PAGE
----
- Year of Film
- Katsuhiro Ôtomo
- Origin of Film
- Type of Poster
- Screen print
- Style of Poster
- Origin of Poster
- Year of Poster
- Tyler Stout
- Tyler Stout
- Size (inches)
- 23 15/16" x 36"
- SS or DS
- NSS #
- Neo-Tokyo is about to E.X.P.L.O.D.E.
Katsuhiro Otomo‘s landmark anime, based on his own manga of the same name, was chosen by the artist Tyler Stout to be the first in a series of ‘Mondo Mystery Movies’; one-time-only screenings of a mystery film organised by the crew at the incomparable Mondo Tees. After the screening those in attendance are able to purchase a screen print by a mystery artist who is only revealed at the end of the film.
The 9th MMM has just happened and those lucky enough to secure a ticket were treated to a showing of George Romero’s classic Dawn of the Dead in a mall surrounded by 200 zombies with the man himself in attendance. Here’s a recap of the event on Collider.com.
Because the poster is exclusive to the showing and never sold on Mondo’s website it’s pretty much impossible for collectors who were unable to attend the screening to get hold of it, unless they’re willing to scour sites like eBay and accept the significant mark-ups in price that come with a second-hand purchase.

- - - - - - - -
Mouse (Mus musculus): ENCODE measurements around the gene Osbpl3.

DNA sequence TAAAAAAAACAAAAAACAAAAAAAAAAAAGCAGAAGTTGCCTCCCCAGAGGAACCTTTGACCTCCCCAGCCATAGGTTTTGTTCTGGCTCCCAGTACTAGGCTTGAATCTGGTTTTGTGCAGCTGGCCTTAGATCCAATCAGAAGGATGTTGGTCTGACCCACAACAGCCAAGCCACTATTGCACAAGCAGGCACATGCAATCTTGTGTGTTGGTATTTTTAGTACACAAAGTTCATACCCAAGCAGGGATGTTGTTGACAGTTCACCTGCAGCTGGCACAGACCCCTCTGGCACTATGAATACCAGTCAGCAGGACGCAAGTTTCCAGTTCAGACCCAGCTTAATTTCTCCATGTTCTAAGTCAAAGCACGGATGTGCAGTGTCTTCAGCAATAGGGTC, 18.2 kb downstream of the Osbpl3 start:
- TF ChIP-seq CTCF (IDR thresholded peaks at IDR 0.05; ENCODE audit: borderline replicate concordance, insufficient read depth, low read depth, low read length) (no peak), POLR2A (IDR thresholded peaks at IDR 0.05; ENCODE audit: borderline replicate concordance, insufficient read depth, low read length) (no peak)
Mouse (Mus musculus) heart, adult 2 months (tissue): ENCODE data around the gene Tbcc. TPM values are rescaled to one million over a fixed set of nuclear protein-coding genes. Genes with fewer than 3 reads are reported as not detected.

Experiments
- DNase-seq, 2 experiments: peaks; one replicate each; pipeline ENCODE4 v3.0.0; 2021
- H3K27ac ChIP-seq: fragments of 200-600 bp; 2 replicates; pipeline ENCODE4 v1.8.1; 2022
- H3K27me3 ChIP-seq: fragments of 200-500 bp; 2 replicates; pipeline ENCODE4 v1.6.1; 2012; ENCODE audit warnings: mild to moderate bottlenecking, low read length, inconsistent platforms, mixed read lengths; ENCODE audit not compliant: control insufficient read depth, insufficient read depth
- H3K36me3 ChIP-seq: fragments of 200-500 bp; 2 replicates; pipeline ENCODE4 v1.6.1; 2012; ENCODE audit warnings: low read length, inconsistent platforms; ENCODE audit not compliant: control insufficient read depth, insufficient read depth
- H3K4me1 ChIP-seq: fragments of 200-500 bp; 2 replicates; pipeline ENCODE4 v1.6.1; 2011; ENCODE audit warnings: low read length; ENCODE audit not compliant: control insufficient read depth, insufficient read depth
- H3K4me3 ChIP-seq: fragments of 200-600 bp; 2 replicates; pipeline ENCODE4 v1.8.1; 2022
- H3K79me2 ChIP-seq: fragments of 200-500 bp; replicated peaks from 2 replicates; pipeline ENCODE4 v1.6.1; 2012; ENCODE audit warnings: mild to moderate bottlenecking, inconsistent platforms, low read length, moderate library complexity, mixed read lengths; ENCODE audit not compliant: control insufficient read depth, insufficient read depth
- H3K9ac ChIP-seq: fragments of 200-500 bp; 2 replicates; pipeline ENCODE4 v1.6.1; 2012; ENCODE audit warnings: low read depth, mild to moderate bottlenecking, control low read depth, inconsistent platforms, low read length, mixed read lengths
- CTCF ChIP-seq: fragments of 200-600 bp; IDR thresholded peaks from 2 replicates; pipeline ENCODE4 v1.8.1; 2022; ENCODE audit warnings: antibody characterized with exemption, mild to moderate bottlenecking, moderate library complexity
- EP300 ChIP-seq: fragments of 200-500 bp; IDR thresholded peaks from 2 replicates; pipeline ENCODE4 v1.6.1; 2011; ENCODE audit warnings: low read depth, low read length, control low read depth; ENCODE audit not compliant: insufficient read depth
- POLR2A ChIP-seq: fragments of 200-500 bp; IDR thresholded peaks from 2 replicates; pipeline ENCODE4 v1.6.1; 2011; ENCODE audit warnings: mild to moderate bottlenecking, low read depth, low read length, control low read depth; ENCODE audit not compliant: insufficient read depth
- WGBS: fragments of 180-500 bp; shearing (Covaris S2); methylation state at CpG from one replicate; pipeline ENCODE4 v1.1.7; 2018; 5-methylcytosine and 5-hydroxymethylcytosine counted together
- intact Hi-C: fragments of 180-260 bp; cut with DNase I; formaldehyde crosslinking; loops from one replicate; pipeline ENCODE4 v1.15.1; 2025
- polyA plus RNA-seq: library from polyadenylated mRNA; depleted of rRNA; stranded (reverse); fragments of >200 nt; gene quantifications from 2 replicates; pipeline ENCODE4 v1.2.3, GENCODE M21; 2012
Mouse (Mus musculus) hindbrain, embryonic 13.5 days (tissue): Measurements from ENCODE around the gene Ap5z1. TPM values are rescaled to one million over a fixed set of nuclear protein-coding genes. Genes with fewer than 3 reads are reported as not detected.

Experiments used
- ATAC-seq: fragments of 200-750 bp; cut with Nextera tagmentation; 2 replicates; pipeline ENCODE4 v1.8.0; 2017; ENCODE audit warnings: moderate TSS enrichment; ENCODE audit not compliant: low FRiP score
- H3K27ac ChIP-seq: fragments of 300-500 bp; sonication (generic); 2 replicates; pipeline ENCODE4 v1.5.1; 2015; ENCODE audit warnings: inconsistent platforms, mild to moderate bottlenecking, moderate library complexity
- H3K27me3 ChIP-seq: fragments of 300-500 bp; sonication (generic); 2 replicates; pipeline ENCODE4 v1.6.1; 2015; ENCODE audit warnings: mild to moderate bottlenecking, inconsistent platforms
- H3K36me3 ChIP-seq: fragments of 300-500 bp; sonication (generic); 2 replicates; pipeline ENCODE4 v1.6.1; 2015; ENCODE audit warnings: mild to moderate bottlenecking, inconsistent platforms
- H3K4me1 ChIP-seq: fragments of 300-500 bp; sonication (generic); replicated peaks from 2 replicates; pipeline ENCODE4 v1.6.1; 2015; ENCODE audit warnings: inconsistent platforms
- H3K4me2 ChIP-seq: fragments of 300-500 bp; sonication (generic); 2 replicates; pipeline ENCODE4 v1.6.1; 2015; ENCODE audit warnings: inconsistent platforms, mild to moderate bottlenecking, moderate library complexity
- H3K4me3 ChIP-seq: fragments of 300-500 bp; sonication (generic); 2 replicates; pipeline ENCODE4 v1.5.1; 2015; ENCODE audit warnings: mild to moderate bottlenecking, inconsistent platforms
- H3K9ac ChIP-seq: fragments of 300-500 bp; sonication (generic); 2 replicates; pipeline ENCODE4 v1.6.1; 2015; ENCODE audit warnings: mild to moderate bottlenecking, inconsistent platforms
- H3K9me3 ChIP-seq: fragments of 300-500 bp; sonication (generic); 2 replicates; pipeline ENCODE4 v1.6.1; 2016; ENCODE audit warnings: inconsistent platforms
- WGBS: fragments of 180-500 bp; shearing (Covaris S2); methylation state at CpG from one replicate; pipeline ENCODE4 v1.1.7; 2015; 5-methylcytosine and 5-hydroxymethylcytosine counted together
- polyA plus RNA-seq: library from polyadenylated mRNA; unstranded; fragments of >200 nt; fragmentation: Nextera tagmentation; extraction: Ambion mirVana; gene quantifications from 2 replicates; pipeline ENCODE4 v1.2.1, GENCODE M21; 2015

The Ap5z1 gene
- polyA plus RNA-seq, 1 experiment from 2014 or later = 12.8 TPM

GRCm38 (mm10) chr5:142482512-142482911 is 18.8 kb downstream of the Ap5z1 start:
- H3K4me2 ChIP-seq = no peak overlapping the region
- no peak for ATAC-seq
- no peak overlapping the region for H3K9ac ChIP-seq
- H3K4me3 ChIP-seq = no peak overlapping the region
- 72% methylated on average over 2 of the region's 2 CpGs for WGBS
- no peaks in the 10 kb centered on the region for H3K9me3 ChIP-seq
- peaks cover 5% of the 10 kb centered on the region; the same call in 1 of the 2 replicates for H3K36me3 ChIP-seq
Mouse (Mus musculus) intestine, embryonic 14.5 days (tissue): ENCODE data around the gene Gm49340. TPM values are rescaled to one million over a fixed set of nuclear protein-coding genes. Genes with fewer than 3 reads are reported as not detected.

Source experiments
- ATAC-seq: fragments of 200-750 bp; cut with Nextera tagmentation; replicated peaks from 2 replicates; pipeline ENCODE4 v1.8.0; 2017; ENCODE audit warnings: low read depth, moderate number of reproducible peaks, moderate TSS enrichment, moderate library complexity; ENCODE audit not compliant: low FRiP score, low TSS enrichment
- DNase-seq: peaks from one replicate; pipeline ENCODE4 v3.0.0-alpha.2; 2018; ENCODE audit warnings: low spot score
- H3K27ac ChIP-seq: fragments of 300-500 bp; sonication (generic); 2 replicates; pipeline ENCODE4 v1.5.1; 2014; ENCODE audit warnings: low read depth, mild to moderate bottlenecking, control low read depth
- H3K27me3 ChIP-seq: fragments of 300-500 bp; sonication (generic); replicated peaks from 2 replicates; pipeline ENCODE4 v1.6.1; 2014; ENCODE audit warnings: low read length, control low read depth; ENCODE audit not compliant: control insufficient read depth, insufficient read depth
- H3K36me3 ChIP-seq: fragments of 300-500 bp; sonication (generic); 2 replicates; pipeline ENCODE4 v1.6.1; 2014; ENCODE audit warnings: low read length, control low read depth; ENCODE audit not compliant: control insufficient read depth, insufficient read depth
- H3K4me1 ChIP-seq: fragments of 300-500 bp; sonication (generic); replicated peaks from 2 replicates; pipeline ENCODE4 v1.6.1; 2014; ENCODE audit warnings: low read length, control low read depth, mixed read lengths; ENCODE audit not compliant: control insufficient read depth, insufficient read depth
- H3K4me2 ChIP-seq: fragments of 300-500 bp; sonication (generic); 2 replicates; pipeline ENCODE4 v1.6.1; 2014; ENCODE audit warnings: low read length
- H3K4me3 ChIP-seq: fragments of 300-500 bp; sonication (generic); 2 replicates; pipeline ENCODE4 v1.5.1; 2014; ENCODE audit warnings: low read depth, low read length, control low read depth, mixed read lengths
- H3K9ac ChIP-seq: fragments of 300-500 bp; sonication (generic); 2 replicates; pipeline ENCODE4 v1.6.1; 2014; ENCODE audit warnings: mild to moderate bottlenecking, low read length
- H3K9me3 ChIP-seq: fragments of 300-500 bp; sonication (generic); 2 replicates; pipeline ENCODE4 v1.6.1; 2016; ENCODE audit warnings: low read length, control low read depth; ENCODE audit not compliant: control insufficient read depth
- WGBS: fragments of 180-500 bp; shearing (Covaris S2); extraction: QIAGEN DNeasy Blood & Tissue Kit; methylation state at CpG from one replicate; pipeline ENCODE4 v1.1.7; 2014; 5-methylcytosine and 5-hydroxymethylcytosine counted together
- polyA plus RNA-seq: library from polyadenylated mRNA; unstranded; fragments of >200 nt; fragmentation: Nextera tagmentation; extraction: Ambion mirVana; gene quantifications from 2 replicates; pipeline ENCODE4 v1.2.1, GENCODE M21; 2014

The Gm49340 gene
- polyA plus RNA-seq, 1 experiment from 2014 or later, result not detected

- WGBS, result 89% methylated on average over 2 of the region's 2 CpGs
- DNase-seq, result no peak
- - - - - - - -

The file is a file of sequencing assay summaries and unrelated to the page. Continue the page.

I had pretty much given up hope of ever getting hold of Akira, but after purchasing another print from Tyler’s website I opened the tube to find that he’d also included a regular version of Akira in there. Apparently he’d treated a few lucky folks to the copies of the print he’d been given by Mondo after the event, which gives you some idea of the kind of guy Tyler is.
I recently emailed him to ask him a few questions about the print so that I could add them to this site and the resulting interview can be found on this blog page, along with a few exclusive images from the creation of the poster.
There was also a variant of the poster (80 printed) with metallic inks and a different colour scheme that can be seen on Expresso Beans.
Akira had a huge impact on me when it was shown on the UK’s Channel 4 sometime in the early 1990s. I’d never seen anything quite like it and it opened my eyes to the world of anime films that were slowly being released in the UK, including the likes of Ninja Scroll, Ghost in the Shell and the great work of Hayao Miyazaki and his Studio Ghibli.
The film was recently released on blu-ray and the lossless Japanese soundtrack is astonishingly good. There’s still talk of a live-action remake which fills me, and countless other fans of the anime, with great dread. I really hope it doesn’t happen!
Here’s the blu-ray trailer.